A group of national and local women’s rights advocates are calling for greater oversight in Arizona’s Immigration and Customs Enforcement detention facilities.
The National Organization for Women, along with previously detained women, legal advocates, social service providers, and Arizona Democratic State Senator Victoria Steele, convened at the state Capitol on December 8 for a press conference to push lawmakers to rectify conditions they say have a deleterious impact on women and girls within ICE custody.
The gathering centered around the national organization’s visit earlier this week to Eloy Detention Center, a private prison facility run by CoreCivic that houses many migrants through a contract with the federal immigration agency.
“We had seven ICE agents who escorted us, and told us the party line,” said Toni Van Pelt, NOW’s president. “And then we had the opportunity to meet with about 35 to 40 women afterwards to verify. We asked them the things we were told by ICE about their experience, and of course find that these things were not true.”
Van Pelt said that women spoke about the lights in the facility remaining on at all hours, preventing rest; rancid food and water “full of parasites”; and menstruating women only having access to pads during the weekdays – leaving them to make do with toilet paper or make do with blood on their underwear on the weekends.
“In essence, they are treated as prisoners, stripped of their dignity and their agency,” Van Pelt said.
Van Pelt did not provide the names of the ICE agents.
CoreCivic has previously denied many of these claims, which were similar to those of a report released last month by the Advancement Project, a Washington, D.C., nonprofit, and Puente Human Rights Movement about alleged conditions inside Eloy Detention Center.
The private prison facility has stated that the Pinal County Health Department inspects Eloy’s food service department unannounced one to three times a year to ensure compliance with the county’s environmental health code; its water is subject to monthly Arizona Department of Environmental Quality testing; and that “indelibly stained” undergarments are discarded, in accordance with ICE’s Performance-Based National Detention Standards requirements.
Pinal County Health Department has checked the facility twice this year, once in June, finding a "mold-like substance" in kitchen machinery, and in October, finding no violations. The department didn't respond immediately to a request for comment.
ICE's PBNDS also mandates that detention staff replenish personal hygiene supplies "as needed." The federal agency has not yet responded to requests for comment.
Speakers also mentioned national reports of detention’s disproportionate impact on migrant women and children – from the Trump administration tracking adolescent girls’ periods, to policies that specifically limit claims to asylum on the basis of domestic violence, to the 4,500 complaints of sexual abuse of immigrant children the Justice Department has received in the last four years.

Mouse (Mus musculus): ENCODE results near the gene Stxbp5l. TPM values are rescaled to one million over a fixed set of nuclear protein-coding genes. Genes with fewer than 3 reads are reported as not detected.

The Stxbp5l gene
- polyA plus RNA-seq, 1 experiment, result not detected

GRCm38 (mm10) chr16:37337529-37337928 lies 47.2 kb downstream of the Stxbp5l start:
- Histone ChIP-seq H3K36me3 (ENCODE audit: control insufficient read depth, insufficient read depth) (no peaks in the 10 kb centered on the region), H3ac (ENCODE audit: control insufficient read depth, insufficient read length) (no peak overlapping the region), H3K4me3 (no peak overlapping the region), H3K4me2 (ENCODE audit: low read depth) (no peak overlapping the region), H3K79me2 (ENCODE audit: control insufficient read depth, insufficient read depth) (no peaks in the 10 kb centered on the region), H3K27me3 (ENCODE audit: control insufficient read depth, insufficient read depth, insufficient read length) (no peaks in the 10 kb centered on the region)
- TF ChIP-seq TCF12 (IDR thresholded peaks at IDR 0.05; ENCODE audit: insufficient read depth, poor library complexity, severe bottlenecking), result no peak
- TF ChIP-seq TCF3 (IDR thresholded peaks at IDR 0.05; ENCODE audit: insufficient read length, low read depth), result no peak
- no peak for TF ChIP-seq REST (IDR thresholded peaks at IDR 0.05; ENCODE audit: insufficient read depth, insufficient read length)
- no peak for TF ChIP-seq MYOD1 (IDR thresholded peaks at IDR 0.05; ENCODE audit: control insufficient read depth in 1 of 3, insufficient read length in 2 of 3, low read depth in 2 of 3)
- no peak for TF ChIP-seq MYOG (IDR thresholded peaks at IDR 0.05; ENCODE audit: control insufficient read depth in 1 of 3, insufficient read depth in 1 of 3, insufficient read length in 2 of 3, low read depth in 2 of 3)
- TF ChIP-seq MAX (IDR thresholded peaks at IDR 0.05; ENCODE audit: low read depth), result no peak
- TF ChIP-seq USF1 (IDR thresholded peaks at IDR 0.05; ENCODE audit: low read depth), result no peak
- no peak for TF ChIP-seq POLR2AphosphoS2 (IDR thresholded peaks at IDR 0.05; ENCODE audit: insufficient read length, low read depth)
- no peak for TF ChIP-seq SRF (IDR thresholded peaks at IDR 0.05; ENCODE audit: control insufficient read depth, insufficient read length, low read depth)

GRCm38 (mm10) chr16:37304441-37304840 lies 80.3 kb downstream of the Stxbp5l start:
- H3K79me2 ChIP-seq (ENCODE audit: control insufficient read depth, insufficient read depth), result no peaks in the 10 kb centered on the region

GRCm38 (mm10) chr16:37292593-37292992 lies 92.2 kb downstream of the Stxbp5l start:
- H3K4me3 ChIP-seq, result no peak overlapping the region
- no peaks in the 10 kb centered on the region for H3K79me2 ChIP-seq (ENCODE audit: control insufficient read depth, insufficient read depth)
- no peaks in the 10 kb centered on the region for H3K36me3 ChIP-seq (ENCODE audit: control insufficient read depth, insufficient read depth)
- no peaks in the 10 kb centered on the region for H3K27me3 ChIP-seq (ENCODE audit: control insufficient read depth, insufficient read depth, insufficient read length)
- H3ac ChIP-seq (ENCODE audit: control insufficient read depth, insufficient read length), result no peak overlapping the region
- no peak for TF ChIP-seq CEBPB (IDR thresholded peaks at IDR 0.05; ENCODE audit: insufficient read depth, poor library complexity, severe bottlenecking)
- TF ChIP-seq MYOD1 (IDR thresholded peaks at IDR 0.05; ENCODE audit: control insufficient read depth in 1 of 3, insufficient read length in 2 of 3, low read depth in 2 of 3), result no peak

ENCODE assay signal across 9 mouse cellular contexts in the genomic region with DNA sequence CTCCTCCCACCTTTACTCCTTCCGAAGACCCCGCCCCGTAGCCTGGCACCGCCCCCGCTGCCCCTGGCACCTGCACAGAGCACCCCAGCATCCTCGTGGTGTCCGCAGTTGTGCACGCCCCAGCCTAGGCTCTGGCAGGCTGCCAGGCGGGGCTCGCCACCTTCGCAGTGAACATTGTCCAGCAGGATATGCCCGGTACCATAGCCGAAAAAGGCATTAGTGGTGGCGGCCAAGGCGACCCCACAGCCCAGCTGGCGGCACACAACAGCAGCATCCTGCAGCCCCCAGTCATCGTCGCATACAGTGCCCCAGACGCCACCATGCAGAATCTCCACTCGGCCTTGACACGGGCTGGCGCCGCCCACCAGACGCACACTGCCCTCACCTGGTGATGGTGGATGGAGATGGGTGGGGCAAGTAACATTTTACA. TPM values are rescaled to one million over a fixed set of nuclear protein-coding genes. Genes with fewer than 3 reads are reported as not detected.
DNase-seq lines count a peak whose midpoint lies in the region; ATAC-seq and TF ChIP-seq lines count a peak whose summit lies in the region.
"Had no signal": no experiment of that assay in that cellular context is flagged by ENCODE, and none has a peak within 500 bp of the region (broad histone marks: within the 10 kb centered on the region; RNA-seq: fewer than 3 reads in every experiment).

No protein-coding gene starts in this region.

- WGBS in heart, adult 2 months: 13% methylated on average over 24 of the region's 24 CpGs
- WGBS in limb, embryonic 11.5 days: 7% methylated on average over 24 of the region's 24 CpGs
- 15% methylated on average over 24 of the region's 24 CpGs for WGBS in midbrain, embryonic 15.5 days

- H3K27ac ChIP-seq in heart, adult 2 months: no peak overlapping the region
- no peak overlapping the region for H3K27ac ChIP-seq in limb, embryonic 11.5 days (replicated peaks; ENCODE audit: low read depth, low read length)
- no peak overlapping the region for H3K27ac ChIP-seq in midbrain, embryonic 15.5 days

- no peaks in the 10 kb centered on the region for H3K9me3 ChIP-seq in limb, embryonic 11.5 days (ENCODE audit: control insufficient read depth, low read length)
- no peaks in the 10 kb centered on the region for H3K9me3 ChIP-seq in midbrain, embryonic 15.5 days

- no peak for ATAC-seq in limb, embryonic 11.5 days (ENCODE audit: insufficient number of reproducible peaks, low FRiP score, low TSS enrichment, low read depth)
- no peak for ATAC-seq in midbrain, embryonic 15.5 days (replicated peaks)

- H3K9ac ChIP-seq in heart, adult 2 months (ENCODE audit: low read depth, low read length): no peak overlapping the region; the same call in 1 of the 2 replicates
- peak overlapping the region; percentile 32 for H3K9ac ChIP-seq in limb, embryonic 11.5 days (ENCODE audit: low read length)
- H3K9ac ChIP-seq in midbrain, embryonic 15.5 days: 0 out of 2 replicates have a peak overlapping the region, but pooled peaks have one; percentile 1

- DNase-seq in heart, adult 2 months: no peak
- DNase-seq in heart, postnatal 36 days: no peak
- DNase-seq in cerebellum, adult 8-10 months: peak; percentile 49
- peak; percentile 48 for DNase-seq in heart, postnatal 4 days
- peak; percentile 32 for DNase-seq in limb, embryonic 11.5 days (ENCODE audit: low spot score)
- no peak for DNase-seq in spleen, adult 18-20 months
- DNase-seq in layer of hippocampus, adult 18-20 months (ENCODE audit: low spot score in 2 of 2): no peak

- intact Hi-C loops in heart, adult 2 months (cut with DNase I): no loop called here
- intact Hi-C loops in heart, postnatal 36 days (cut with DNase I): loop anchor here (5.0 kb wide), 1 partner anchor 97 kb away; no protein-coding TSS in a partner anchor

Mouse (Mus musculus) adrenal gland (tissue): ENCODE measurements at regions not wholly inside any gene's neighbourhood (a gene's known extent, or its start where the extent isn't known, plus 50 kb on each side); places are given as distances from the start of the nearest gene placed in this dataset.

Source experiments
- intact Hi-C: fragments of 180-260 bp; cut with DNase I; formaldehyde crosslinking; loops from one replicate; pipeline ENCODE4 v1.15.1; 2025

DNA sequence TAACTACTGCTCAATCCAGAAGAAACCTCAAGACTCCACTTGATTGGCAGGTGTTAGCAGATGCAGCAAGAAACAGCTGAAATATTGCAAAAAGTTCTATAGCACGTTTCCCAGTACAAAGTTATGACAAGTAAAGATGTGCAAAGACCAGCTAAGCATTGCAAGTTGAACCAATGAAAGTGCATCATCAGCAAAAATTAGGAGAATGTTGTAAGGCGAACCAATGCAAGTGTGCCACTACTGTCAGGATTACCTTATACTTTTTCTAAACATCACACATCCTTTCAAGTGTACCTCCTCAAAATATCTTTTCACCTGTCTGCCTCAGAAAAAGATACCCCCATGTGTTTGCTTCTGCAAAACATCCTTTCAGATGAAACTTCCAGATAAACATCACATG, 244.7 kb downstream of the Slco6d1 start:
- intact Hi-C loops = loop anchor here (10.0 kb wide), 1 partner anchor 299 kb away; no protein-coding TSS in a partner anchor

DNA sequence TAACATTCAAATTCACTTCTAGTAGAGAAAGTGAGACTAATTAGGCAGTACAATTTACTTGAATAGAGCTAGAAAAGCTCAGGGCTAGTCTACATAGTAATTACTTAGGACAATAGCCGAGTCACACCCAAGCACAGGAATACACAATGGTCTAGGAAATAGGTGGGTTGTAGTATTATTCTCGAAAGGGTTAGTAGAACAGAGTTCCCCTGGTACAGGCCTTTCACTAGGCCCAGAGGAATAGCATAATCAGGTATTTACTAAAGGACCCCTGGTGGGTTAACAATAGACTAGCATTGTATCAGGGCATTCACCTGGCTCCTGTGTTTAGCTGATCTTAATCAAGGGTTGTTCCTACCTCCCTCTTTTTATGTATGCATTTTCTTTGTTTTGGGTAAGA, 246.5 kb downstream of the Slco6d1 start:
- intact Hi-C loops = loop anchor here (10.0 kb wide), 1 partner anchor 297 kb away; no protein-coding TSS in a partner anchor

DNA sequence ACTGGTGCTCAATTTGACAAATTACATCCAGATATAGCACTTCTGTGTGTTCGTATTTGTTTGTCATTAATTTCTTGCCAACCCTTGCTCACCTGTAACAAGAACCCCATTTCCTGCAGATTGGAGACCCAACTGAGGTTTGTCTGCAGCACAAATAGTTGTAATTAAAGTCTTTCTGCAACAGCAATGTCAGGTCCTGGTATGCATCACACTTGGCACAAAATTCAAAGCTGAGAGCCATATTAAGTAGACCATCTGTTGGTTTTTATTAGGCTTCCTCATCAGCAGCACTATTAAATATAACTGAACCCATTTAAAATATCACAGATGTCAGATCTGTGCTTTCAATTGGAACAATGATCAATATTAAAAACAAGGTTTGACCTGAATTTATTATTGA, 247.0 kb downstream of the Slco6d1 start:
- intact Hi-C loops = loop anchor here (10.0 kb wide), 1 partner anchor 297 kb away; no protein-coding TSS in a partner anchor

“It really affects women in a lot of ways people don’t understand,” stated Erika Andiola, chief of advocacy at RAICES, a Texas-based nonprofit which provides legal services to immigrants. She said her own mother came to the United States fleeing an abusive husband in Mexico. “A lot of people actually come to the United States because they are women, because they are fleeing violence in their own homes, and their government doesn’t do anything about that, or because they are transgender women.“
In response to these alleged conditions in U.S. detention centers, the advocates asked legislators to support two proposed Congressional bills. The Stop Cruelty to Migrant Children Act, a piece of legislation proposed in June that currently has no Arizona representatives among its 38 co-sponsors, would create non-negotiable standards for the treatment of children in federal immigration custody, including preventing family separation, requiring youth receive three meals a day, and mandating pediatric health evaluations for children shortly after they arrive in custody.
The Dignity for Detained Immigrants Act, which has four Democratic Arizona representatives among its 140 co-sponsors, would stop the Trump administration’s efforts to indefinitely detain immigrants, and also address conditions for migrants in detention by ending the use of private prisons and county jails to house immigrants, setting national standards for remaining detention centers, and mandating greater oversight of these facilities.
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“I would ask Senator McSally to sign on the bill going through the Senate to give basic care to women and children who are being detained,” said Suzanne Hug, whose family was held in a Japanese-American internment camp during World War II. “We need to treat people with respect and with dignity no matter what their circumstance is. Because that’s who we are as United States citizens.”
The press conference is part of NOW’s national campaign for a universal bill of rights for people detained in migrant detention centers.
According to a 2011 ACLU report, an estimated 3,000 migrants are detained in immigration facilities on any given day in Arizona – accounting for 10 percent of the total population of detained migrants nationwide.
Neither proposed Congressional bill has moved past the point of introduction in the House or Senate, respectively.